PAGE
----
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Location: Vancouver
Only a bit competitive... :D

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PostPosted: Wed Mar 25, 2015 7:33 pm 
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GerardSamija wrote:
Only a bit competitive... :D

Image


Sweet Jesus that's a chunk of hardware! I've never entered a shooting competition in my life. Aside from placing bets on who gets the most gophers (ground squirrels). I really hope this summer I can meet up with the guys around here and do some field target. Looks like a ton of fun.

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JMcLean

Cometa lynx .22-hawke sport 3-9x40 ao
Qb 78 .22 (sons)
Crosman 760-tasco 2-7x20
Crosman t4


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PostPosted: Wed Mar 25, 2015 7:57 pm 
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Posts: 2514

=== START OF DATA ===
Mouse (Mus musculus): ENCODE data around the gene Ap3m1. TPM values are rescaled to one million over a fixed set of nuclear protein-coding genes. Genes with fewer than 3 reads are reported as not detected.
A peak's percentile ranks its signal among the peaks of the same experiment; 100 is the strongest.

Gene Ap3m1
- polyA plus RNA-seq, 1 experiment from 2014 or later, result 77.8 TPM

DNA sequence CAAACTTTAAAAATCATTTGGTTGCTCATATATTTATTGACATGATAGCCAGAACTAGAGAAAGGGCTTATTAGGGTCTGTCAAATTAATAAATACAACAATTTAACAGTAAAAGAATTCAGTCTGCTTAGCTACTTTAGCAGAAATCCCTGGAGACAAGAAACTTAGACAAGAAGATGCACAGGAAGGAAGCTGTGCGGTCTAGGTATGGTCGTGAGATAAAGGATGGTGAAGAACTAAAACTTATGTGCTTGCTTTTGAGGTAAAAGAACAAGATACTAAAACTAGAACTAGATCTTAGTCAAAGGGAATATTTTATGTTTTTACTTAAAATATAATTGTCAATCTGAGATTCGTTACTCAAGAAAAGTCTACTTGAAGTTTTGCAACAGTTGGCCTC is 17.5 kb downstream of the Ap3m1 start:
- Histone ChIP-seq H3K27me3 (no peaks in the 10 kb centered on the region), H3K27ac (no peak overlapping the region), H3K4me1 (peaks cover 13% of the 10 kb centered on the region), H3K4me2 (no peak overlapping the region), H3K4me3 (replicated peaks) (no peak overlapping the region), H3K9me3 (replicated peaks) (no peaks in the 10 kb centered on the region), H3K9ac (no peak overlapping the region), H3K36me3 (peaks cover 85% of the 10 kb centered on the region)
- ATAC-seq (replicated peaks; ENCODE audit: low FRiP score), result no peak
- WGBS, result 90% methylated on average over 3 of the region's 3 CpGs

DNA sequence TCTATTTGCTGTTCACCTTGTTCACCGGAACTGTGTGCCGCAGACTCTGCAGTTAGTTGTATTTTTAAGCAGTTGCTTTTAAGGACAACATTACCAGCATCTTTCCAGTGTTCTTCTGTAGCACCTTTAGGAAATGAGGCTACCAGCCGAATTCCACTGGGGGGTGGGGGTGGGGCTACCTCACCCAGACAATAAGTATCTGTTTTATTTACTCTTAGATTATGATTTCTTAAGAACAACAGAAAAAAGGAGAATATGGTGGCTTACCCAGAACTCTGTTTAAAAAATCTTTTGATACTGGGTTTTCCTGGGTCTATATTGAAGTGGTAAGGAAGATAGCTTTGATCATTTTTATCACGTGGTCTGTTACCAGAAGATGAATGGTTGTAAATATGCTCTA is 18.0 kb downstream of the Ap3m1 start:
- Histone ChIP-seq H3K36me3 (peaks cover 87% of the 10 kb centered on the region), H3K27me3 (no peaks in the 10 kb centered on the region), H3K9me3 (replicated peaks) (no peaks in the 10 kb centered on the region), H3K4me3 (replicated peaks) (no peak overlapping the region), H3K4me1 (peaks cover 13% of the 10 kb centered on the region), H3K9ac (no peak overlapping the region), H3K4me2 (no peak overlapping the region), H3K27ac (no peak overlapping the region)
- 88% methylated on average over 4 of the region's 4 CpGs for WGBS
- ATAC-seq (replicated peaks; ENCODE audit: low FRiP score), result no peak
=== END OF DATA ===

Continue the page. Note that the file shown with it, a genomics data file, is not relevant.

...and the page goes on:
Location: Vancouver
The value of the hardware in this case has a lot to do with context. I've still not qualified to enter the 'master' category, which requires at least 2 scores of 93.33% or higher in a competition year at certified matches, which means a score of 561 out of 600 possible, twice. My personal best is only 553 which I've managed a few times. At the local and provincial level that's good enough to get me a few medals. But the Masters-ranked guys (there are only 3 or 4 men and I think 2 women in BC with that ranking) are shooting up around 570 or higher, occasionally into the 580's. They get to go flying off to Europe and stuff, competing in seriously serious matches.

Yup, you'll enjoy HFT, definitely. It's really satisfying seeing those steel squirrels and bunnies flopping over. Not quite so exciting as the real thing, but I'm pretty sure the SPCA would have something to say about using those for HFT... I was an air rifle guy as a kid but took a very long break. I'm practicing a bit each day and getting my chops back, but still nothing nearly as good as shot with a two-handed airgun as I was when I was 10. We got good enough to shoot at wooden matches to light them up. Or if we ran out of pellets we'd just shoot wooden match heads. Those weren't very accurate beyond about 5 feet...